SpaceX has announced an unspecified delay for its second dedicated “Transporter” rideshare mission and 20th Falcon 9 launch of the year.
Recently scheduled to launch no earlier than (NET) 2:56 pm EDT (18:56 UTC) on Friday, June 25th, a one-day delay from an earlier June 24th target, some of Transporter-2’s dozens of customers have reported that SpaceX has pushed the launch to Monday, June 28th. Carrying anywhere from 85-100+ small satellites for at least two-dozen separate companies and institutions, the process of wrangling all those spacecraft onto a single rocket for a relatively inflexible launch window scheduled days or weeks in advance is understandably challenging.
Of the dozens of spacecraft onboard, at least 5-10 different manufacturers and spacecraft buses – all with slightly different capabilities, requirements, and limitations – must cooperate for a massive rideshare mission like Transporter-2 to happen at all. It’s not entirely clear how SpaceX manages its Smallsat Program missions but more likely than not, in the event that even one of those 80-100+ payloads malfunctions before launch, the entire mission likely has to stand down to either troubleshoot or remove the misbehaving satellite.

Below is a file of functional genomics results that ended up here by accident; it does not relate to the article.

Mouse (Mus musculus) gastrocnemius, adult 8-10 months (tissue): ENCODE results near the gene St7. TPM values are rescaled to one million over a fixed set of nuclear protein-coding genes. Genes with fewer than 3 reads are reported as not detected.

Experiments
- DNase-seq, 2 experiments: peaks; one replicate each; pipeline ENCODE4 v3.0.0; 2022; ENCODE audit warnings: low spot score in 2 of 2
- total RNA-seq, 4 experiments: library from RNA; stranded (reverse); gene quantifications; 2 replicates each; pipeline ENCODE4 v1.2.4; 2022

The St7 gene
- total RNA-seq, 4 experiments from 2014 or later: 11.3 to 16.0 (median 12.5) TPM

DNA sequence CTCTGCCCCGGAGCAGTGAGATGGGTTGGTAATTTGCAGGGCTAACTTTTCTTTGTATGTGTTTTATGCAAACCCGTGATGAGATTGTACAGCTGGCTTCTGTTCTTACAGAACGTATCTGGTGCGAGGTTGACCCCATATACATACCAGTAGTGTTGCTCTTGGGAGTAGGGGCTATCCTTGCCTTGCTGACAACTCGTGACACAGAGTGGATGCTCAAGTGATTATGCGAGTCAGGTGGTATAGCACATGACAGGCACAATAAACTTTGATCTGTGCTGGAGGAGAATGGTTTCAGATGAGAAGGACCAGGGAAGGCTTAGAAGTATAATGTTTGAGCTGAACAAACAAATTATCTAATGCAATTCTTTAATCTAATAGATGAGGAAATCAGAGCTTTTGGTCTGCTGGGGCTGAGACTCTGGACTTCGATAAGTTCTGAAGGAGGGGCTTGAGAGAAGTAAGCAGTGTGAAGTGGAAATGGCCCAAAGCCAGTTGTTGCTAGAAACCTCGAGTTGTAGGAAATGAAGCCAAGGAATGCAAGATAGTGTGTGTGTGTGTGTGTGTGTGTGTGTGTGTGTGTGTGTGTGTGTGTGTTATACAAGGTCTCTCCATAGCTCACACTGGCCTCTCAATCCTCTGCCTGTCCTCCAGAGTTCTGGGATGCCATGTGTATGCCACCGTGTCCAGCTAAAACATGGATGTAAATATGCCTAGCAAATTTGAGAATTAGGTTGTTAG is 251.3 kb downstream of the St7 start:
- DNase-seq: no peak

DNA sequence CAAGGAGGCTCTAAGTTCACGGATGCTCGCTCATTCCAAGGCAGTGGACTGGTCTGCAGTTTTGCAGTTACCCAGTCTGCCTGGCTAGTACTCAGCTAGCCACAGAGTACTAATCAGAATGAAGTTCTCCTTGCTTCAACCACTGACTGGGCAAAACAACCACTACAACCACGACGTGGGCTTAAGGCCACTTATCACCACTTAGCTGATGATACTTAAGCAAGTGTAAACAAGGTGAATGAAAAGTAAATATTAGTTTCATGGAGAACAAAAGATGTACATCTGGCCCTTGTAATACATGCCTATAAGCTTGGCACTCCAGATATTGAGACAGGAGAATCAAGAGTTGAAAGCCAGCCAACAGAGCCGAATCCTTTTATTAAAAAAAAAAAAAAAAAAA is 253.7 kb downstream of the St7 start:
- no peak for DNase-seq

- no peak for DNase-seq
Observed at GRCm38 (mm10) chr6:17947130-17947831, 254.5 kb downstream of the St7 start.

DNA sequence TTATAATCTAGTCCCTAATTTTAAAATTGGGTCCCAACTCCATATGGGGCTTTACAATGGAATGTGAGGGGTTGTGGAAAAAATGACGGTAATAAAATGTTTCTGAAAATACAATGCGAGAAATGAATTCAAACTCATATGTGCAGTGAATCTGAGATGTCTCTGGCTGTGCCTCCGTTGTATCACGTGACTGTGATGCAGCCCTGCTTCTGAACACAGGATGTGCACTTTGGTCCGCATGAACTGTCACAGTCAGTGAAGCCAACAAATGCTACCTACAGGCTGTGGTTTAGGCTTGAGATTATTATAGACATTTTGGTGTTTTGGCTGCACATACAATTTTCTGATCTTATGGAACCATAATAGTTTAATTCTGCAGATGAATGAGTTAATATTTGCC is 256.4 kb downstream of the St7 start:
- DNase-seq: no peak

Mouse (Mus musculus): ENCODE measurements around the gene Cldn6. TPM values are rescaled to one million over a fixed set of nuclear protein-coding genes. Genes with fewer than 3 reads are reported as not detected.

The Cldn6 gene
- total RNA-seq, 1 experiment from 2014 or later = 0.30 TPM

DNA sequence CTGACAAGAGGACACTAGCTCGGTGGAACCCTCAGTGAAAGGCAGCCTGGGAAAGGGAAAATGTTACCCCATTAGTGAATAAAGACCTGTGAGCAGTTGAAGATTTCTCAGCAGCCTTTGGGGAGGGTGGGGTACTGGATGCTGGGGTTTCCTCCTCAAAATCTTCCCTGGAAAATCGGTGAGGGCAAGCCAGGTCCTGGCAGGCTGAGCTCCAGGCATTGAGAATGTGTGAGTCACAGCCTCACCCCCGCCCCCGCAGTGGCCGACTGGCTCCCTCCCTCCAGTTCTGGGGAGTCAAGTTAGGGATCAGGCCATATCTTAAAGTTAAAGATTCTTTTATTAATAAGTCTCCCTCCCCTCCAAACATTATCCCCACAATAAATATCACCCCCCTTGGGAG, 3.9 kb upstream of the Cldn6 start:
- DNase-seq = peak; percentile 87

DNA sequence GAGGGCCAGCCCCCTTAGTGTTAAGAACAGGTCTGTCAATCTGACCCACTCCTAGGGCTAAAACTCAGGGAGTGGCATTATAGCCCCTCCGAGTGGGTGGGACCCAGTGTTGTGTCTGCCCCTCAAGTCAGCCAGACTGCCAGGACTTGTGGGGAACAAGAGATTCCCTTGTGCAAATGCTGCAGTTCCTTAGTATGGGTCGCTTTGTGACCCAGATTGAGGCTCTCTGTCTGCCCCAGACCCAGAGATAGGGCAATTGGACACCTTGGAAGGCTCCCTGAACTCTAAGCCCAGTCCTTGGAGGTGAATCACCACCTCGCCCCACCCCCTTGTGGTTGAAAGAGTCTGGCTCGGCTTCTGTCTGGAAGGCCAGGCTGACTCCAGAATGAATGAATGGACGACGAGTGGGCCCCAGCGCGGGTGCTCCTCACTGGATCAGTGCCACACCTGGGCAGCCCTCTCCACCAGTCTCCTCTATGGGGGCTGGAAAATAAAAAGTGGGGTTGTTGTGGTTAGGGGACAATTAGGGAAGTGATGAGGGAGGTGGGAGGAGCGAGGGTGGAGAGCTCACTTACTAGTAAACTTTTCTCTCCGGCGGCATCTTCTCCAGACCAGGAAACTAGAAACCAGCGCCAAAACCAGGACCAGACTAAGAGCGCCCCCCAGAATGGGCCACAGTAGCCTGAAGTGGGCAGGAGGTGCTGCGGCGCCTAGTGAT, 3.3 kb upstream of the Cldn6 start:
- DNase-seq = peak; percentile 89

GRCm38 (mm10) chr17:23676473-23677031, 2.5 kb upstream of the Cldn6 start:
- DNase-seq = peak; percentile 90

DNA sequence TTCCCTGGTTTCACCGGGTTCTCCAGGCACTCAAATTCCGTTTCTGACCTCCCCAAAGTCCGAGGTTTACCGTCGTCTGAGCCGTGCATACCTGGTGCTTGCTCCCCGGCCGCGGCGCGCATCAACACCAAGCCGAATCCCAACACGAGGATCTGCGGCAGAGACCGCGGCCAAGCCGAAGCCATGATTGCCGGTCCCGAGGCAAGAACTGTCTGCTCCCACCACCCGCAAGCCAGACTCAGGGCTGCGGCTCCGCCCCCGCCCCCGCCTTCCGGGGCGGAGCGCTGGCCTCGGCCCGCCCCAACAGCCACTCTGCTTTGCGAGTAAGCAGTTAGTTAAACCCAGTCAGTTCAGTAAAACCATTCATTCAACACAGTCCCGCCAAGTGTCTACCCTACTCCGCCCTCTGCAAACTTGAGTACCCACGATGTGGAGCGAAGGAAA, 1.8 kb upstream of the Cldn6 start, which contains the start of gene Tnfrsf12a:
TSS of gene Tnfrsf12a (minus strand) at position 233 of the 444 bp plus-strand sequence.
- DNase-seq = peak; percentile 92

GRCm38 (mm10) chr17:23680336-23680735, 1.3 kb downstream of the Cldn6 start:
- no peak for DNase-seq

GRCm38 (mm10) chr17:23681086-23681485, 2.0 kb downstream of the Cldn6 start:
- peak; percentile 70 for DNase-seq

If that process takes a day or two, an issue with one satellite could quickly impact multiple others in the event that certain payloads have more sensitive margins than others. Some might need to have onboard batteries recharged after a certain number of delays. More so, the longer that ~100 different satellites are sitting in a rocket on the ground, the likelier it is that issues will crop up. Put simply, with mega-rideshares, even the smallest issue can rapidly snowball.
All the above doesn’t even factor in the fact that rockets themselves are highly complex systems that are equally liable to suffer delays at any point during a launch flow. In the case of Transporter-2, while SpaceX was very vague, a June 24th update stating that the “team is taking additional time for pre-launch checkouts” points to issues on the launch side of things. According to a Reddit user claiming to be one of Transporter-2’s customers, SpaceX reportedly told passengers it had decided to reinspect Falcon 9’s payload fairing, potentially requiring rework if issues are discovered.
The multi-day delay could be explained if that reinspection means that SpaceX has to de-mate the Falcon 9 fairing and second stage, raise the assembly vertical, and separate the fairing’s two halves and payload stack. After inspections, that process would then have to be repeated in reverse. easily taking a full day or two from de-mate to re-mate with the Falcon 9 second stage.